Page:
Largely cut off from Western games, Russia looks into a homegrown game console

A Cold War-era arcade cabinet that serves as an example of what happened the last time Russia was forced to create a home-grown video game market.
Enlarge / A Cold War-era arcade cabinet that serves as an example of what happened the last time Russia was forced to create a home-grown video game market.


It’s been over two years since major players in the international game industry united to largely cut off the Russian market in response to a request from a beleaguered Ukraine. The relative isolation has apparently forced Vladimir Putin’s government to contemplate the kind of homegrown gaming hardware and software that characterized Cold War gaming behind the Iron Curtain.

PC Gamer brings word of a series of recently approved Russian economic orders from the Kremlin. Amid talk of airport and museum funding, ocean shipping, and road construction is the somewhat bewildering instruction for the government to (machine translation):

consider the issue of organizing the production of stationary and portable game consoles and game consoles, as well as the creation of an operating system and a cloud system for delivering games and programs to users

Oh, is that all?

A massive undertaking

Gaming technology isn’t a completely new area of focus for the Russian government. In 2022, the Ministry of Digital Development reportedly started discussing the possibility of creating a homegrown domestic Russian game engine. But building an entire gaming platform from scratch would be an even bigger undertaking.

To be fair, building your own game console today is a bit easier than it would have been in a different era. Open source platforms like Android can provide a good starting point for a bespoke gaming operating system (it worked for Ouya, kind of), while off-the-shelf, system-on-a-chip solutions can save a lot of the hardware engineering work needed to develop a new console.

But even if those issues get “solved,” the Russian government would still have to build the other scaffolding that supports a robust gaming platform. Crafting features like payment processing, game downloads, online play, moderation, quality control, and more is not a simple undertaking, even for major conglomerates like Microsoft or Valve. And that’s before you get into attracting the developers that would need to create the actual games for this new platform.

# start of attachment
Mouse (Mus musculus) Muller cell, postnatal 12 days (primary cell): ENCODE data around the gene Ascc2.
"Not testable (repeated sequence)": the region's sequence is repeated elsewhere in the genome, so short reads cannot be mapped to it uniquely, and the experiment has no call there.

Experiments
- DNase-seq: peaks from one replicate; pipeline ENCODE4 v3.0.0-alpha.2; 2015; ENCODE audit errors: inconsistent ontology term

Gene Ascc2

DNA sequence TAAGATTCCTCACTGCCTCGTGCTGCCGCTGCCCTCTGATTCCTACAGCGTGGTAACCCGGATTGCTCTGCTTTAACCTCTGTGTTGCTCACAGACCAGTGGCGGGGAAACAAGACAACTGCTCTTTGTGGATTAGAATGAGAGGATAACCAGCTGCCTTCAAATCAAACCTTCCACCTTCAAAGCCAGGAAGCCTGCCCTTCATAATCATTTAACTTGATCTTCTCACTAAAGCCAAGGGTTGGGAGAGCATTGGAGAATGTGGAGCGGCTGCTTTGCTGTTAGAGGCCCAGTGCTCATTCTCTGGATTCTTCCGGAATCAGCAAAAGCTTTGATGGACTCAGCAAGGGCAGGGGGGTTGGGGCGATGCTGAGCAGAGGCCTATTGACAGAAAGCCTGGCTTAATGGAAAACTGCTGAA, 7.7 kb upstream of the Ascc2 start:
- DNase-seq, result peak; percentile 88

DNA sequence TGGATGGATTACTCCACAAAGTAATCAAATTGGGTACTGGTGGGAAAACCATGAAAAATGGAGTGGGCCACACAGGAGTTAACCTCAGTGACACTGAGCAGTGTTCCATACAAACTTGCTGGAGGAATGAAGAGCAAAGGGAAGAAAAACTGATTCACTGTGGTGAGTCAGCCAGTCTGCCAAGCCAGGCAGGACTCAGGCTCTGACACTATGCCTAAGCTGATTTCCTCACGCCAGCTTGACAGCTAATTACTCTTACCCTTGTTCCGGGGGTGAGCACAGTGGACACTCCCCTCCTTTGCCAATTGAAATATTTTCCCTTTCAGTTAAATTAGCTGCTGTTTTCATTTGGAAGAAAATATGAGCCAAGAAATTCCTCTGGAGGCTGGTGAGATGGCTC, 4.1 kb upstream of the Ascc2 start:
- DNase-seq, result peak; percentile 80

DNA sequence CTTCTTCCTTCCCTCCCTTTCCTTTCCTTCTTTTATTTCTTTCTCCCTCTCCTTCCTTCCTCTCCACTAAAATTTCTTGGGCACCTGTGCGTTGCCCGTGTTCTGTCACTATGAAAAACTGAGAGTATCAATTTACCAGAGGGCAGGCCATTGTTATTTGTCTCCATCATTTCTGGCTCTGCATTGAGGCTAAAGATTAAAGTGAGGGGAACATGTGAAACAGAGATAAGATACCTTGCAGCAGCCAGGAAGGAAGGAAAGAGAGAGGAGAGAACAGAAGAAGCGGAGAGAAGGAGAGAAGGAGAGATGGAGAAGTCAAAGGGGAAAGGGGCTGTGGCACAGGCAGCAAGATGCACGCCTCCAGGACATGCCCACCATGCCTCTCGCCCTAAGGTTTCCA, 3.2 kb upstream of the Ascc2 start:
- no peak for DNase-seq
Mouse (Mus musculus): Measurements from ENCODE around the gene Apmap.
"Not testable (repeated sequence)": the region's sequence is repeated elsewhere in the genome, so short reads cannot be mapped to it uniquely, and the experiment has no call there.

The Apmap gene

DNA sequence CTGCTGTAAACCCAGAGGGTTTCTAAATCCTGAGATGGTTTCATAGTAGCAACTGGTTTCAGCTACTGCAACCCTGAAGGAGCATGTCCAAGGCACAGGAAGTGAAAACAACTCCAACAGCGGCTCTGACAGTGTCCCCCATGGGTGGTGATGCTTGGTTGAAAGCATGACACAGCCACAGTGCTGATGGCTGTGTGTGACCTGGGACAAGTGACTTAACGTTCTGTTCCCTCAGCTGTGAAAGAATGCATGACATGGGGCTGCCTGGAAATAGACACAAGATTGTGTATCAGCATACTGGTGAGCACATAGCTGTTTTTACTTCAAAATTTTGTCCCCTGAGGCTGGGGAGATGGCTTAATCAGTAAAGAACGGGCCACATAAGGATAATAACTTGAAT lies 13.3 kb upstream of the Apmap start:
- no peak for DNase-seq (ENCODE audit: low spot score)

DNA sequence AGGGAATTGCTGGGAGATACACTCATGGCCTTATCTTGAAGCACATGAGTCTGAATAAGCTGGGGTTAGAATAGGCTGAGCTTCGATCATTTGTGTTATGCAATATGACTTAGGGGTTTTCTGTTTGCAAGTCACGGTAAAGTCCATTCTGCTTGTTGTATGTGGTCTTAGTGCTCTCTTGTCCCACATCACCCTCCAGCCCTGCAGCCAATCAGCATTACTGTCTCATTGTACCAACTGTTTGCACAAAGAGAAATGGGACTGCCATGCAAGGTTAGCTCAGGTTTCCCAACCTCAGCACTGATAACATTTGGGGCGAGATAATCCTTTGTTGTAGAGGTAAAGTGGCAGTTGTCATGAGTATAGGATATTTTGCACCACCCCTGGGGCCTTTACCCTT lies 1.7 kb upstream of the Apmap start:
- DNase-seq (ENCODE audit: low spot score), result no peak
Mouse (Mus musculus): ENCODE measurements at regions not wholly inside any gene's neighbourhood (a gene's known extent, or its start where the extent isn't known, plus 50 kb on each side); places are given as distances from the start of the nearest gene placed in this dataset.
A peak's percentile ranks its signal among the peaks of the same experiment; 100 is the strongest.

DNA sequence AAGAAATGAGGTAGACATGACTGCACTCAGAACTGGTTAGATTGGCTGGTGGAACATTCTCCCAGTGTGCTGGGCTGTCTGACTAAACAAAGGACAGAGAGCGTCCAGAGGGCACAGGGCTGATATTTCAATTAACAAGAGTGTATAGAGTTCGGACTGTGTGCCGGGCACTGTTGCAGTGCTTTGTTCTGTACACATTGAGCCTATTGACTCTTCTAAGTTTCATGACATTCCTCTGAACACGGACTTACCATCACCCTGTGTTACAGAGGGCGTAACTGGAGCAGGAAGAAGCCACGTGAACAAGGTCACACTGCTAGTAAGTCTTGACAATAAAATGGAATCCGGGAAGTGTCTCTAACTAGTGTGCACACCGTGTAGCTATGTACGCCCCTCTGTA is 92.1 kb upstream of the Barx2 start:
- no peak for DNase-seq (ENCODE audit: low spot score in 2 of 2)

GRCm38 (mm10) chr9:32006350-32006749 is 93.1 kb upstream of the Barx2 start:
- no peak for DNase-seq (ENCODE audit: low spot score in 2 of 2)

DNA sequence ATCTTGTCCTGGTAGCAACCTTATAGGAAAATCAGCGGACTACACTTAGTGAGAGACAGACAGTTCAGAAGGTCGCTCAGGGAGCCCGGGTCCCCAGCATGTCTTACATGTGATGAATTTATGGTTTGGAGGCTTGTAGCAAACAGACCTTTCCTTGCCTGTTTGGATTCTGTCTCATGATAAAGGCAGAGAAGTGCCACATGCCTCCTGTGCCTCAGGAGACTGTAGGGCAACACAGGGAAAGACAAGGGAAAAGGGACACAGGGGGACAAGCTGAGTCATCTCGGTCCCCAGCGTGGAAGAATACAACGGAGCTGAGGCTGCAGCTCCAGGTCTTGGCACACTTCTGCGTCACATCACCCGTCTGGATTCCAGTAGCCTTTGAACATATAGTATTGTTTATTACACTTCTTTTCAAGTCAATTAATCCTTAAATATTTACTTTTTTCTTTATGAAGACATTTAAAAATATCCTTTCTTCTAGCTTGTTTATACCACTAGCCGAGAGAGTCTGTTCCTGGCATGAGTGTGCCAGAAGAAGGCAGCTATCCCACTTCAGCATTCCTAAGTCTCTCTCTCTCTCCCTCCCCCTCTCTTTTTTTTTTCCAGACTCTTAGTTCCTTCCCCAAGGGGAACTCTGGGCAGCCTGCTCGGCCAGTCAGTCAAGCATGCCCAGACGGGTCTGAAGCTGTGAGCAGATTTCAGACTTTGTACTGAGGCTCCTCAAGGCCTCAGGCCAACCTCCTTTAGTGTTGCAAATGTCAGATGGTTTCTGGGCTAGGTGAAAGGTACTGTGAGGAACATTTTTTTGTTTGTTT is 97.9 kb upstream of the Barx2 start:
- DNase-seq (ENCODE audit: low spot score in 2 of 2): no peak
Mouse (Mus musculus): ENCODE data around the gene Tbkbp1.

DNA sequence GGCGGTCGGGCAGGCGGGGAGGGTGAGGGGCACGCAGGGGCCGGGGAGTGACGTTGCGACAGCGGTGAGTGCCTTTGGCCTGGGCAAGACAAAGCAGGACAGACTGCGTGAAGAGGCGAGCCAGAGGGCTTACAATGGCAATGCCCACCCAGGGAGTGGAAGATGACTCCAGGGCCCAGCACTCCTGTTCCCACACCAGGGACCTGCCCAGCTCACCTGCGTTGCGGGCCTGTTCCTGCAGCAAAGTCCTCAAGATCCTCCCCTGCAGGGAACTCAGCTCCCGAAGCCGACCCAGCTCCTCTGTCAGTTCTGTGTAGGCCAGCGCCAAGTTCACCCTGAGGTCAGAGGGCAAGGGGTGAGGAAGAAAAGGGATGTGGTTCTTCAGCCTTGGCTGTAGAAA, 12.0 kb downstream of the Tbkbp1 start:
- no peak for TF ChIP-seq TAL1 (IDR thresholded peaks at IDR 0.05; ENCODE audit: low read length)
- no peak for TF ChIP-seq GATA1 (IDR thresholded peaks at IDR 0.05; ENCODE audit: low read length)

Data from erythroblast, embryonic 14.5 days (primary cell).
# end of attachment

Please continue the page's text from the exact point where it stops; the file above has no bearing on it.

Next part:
Building a bare-bones Steam Deck competitor isn't nearly as hard as building out the platform that supports that hardware.
Enlarge / Building a bare-bones Steam Deck competitor isn’t nearly as hard as building out the platform that supports that hardware.

Valve

Speaking to Russian-language newspaper Kommersant, Anton Fomin, the head of retail projects for mobile phone company Fplus, said, “In Russia, no one has the expertise that would allow them to produce their own PlayStation or Xbox-level console” (according to a machine translation). An unnamed expert source also told Kommersant that creating a full system would take Russia 5 to 10 years and 5 to 10 billion rubles ($54 to $108 million) just to get a gaming platform that would “lag behind already existing foreign solutions in terms of parameters by 10 to 15 years.”

The fact that Russia is even contemplating this kind of move might reflect the wider state of the country’s gaming sector. A 2023 survey found a significant majority of Russian gamers resorting to piracy for their gaming fix as legitimate access to foreign games dwindled. Russian job listing data from last year also suggests that Russia’s domestic game development has withered by up to 40 percent since the start of the Ukraine war.
But this isn’t the first time Russia has been forced to bootstrap its own homegrown gaming industry. In the waning days of the Cold War, Soviet engineers cut off from the Western gaming market created a variety of odd knock-off arcade machines and hundreds of amateur computer games, including many with surprisingly activist themes. If that era of Russian gaming could create something like Tetris, maybe the idea of a new Russian gaming platform isn’t completely ridiculous.

The Russian government has until June 15 to make its recommendations about the feasibility of any domestic game console creation plans.

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